Archive:The Descendants of John Whitney, page 312

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The Descendants of John Whitney, Who Came from London, England, to Watertown, Massachusetts, in 1635, by Frederick Clifton Pierce (Chicago: 1895)

Transcribed by the Whitney Research Group, 1999.


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312 WHITNEY GENEALOGY.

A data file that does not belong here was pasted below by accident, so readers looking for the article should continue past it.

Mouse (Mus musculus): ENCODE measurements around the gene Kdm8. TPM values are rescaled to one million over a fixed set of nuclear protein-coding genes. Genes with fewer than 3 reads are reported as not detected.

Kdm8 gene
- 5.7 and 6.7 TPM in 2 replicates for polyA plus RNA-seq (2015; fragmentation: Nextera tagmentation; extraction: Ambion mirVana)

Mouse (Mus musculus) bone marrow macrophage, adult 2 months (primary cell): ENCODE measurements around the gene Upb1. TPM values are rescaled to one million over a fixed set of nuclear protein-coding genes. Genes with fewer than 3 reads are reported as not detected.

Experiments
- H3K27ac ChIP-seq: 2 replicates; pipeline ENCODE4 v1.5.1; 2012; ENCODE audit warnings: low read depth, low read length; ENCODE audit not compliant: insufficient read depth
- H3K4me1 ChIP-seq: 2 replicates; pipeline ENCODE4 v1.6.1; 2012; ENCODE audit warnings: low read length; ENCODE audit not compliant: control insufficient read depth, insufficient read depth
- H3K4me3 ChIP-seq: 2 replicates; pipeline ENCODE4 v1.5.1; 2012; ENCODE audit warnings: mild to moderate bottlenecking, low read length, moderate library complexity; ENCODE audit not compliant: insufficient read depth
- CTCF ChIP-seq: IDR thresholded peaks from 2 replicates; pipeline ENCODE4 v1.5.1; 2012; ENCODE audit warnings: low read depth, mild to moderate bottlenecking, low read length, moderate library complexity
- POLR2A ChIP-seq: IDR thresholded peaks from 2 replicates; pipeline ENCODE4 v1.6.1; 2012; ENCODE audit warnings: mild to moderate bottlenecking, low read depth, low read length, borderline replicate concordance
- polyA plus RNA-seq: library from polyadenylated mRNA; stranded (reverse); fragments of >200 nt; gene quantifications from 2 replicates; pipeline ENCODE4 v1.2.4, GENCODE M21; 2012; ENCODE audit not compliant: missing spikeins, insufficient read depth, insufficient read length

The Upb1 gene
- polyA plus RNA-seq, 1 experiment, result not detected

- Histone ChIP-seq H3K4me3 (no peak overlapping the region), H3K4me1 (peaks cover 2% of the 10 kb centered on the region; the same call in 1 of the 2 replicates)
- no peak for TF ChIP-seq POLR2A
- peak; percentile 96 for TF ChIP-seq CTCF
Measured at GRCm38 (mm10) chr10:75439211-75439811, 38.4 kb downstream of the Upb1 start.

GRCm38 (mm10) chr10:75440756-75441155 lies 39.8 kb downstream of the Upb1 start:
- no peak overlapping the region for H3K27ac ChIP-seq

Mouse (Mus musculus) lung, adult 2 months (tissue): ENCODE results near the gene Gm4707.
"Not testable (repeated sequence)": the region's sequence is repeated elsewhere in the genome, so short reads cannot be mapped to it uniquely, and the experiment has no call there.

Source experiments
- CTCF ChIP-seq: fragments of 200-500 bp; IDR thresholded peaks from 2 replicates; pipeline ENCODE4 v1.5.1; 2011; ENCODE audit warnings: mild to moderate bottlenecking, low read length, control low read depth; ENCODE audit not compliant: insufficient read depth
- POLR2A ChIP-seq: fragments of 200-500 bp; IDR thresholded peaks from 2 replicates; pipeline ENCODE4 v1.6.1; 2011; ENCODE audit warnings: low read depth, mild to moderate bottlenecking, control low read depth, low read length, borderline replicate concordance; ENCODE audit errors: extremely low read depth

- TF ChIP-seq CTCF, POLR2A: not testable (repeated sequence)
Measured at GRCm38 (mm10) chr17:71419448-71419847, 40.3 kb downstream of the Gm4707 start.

bility and influence. No one was more honored by his fellow-citizens; his opinion was looked for with interest on all occasions. A man of ardent feelings, positive opinions and marked idiosyncrasies, he was one to be felt and to be influential in any society. A person of inquiring mind, proving all things and holding fast that which seemed good; never believing simply because others did, nor yet desirous of dif- fering from others for the sake of peculiarity. No opposition or dissent of others prevented his thinking and acting out his own convictions. He was ever ready to aid others by advice or otherwise; the poor remember him with the warmest regard. He was long known as an advocate of the rights of the slave; when even in Massachusetts to be an abolitionist was odious and unpopular he had no hesita- tion in standing up in behalf of the poor bondman. In the church of which he was a consistent member and with which he had been connected longer than any now living member, he had been a deacon for almost twenty years. He was truly a pillar in the church and in the state. May his mantle rest on one worthy to wear it. He d. in S.: s. p.; res. Stockbridge, Mass. 2332. Richard WHITNEY (Timothy, Timothy, Jonas, Moses, Richard, John), b. Lanesborough, Mass., Aug. 2, 1800; m. at Waterville, N.Y., Oct., 1826, Clarissa TOWER, b. Paris, N.Y., Mar. 2, 1802; d. Sept. 8, 1887. He was born in Lanesborough, Mass., where his father was one of the most prom- inent citizens, and where he always resided. He was a merchant, postmaster, and register of deeds for Berkshire County all his life. He was a small man, bald, with black eyes, very amiable and never had an enemy, and was much respected and beloved. He was a member of the Congregational church, and sung in the choir all his life. He d. Mar. 24, 1869; res. Lanesborough and Pittsfield, Mass. 4650. i. CHARLES B., b. Oct. 6, 1827; m. Laura L. SHERMAN and Abbie G. POPE. 4651. ii. SILAS F., b. Sept. 29, 1830; d. Nov. 23, 1853. 4652. iii. ELIZA A., b. Oct. 4, 1835; m. May 28, 1862, Almon H. HARRISON; res. Pittsfield, Mass. He was b. Dec. 4, 1834. Is a merchant. Ch.: Mary W., b. Apr. 12, 1865; Frank W., b. Feb. 7, 1869. 4653. iv. HENRY F., b. July 24, 1841; d. Dec. 31, 1853. 2337. Paul WHITNEY (Hezekiah, Timothy, Jonas, Moses, Richard, John), b. Otis, Mass., Jan. 18, 1793; m. Tolland, Mass., Mar. 26, 1812, Rebecca Desire FREEMAN, b. Cape Cod, Nov. 8, 1795; d. Sandisfield, Mass., Sept. 7, 1847; m. 2d, Oct. 5, 1848, Mrs. Harriett (WHEELER) ROBERTS. He was a farmer and conducted an iron foundry and blast furnace. From 1814 to 1844 he resided at Salisbury, Conn., after which he moved to Sandisfield, Mass., where his wife died and where he married again. In 1861 he went to live with his son Isaac, and died at his home in Groveland, Ill. Paul WHITNEY was drafted during the war of 1812, and went as far as Lenox with others who were drafted from his native town. He, with a few others, was lodged at the house of a widow, poor but energetic. Next morning, seeing her cutting wood to cook breakfast for the prospective soldiers, he took the ax from her and in splitting the fuel was so lamed by the ax glancing one side and cutting off two toes from his left foot, that he was obliged to return home. Before the wound was healed the war ended. He d. Feb., 5, 1868; res. Otis, Mass., Salisbury, Conn., and Sandisfield, Mass. 4654. iii. ISAAC SPARROW, b. Dec. 17, 1816; m. Belle ALLEN; res. Groveland, Ill. 4655. i. THANKFUL FREEMAN, b. Oct. 31, 1813; m. Nov., 1842, Benajah CAMP. She d. near Hartford, Conn., July 15, 1870. Ch.: Harriett Eliza; m. Geo. T. CHIPMAN; res. Collinsville, Conn.; Ann Amelia, m. Deloss W. TEED; res. Somers, N.Y. Herman Lorenzo CAMP, son of Thankful Freeman WHITNEY, was, during the late war, drummer in the 162d Reg. N.Y.S. volunteers for one year. Only 13 years old, a prey to long illness in winter and constitutionally a coward, he left his home, which had been with his aunt, Mrs. HALLOCK, for six years, and unknown to any one he went alone in a dark night and on foot to Peekskill, N.Y., thirteen miles distant. There worked his passage on a freight boat to N.Y. city; induced a policeman to enlist him, giving him for the service part of his bounty money. The most careful search failed to give any clue to him. His frequently expressed wish to drum in the army and tottooing the milk pails pointed to his probable position. When his regiment had left New

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